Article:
There were no surface ships going through the Mediterranean Sea because of German submarines, so the only way to the U.S. was to get a ship in Egypt. With the fighting going on next door, visas were slow and we settled in for a long stay at the old Hadassa Hospital, now serving as a refugee center. The Strongs felt this was a good opportunity for us to learn about Palestian history first hand, so they organized tours nearly every other day. We got to see the three different places where Jesus is said to have been crucified, and also the multiple places of his birth and entombment. (Such locations charged a few piasters to visit.)
I think I enjoyed the Mount of Olives most because it was cool and there were almost no other people there. We also got to know some of the Jewish customs from different parts of Europe. I really enjoyed a little rum cake sold in a bakery right around the corner from the Hadassa Hospital. We had the right passports to go freely back and forth from the Jewish sector to the Arab side. We also met some friendly young Arab men who invited us to visit their olive orchard. I think their interest was mainly in Lynda, who was becoming quite an attractive young lady. The Arab young men could not, of course, meet socially with their own young women, so getting to know Lynda was a great occasion for them.
The boys often went off to the YMCA for sports, while we girls often sat around and talked or napped in the afternoons, which were so hot. This was a liberating time in my life, because for the first time I was being treated like a young lady and not a child. The older girls included me in their girl talk.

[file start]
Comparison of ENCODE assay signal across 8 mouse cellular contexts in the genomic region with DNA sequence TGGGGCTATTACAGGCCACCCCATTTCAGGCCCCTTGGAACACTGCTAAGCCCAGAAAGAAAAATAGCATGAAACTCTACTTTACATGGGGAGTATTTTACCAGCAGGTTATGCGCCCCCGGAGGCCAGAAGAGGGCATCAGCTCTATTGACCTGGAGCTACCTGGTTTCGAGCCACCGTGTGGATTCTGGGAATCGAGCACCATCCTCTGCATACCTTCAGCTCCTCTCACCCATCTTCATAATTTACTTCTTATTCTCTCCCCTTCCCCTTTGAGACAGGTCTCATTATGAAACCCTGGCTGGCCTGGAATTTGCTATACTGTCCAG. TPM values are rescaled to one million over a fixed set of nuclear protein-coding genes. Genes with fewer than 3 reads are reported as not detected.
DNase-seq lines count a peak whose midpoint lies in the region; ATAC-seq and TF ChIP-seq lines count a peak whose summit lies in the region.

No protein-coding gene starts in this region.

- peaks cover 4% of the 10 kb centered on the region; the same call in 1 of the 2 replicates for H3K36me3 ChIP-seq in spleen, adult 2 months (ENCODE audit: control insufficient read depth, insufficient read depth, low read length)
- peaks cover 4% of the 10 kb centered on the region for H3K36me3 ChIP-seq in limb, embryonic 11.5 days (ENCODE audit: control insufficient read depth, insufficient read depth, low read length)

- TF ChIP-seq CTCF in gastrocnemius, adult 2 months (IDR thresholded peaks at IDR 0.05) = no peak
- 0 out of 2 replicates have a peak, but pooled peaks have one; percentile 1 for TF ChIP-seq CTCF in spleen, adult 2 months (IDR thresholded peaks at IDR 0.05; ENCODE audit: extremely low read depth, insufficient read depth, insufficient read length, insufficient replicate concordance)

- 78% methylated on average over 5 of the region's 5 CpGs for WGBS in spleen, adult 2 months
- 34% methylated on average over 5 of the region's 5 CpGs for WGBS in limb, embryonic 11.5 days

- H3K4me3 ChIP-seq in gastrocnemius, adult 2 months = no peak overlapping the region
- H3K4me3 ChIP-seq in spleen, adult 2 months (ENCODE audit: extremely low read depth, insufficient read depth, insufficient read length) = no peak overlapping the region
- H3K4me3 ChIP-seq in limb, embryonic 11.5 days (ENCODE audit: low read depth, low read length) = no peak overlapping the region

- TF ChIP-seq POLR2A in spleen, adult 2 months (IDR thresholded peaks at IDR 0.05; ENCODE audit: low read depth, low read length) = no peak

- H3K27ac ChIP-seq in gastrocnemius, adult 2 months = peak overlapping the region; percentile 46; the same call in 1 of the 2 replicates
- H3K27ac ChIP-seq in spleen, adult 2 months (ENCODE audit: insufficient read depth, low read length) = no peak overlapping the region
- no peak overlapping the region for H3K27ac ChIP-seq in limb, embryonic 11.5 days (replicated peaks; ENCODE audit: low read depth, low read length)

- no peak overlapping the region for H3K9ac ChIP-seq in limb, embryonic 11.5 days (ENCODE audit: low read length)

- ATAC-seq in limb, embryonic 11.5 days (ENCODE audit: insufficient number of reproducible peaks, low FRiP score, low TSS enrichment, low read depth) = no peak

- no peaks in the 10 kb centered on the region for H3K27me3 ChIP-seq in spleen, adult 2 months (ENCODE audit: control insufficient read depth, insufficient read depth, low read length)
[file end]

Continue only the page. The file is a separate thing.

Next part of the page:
After about a month of waiting, our visas to go to Egypt came through all at the same time. There were so many of us that the railway company put on a special train. It was a days trip to Cairo, leaving in the morning. As I remember, our train stopped at the Suez Canal. We took a ferry across the canal and got on a different train on the other side. That night we arrived at the American University which was in summer recess. It was to serve as a refugee center while we waited to get a ship. This again promised to be a long wait because ships to America were few and far between.
At the American University, they gave us supper and showed us where the girls' dorms were on the third floor of the main building. The boys were on the second floor. There was also a flat roof, as is common in the Middle East, which was used for recreation. The library was near the dining room and I spent a lot of time there because there were so many books on so many subjects I had never been exposed to that I wanted to read and read and read.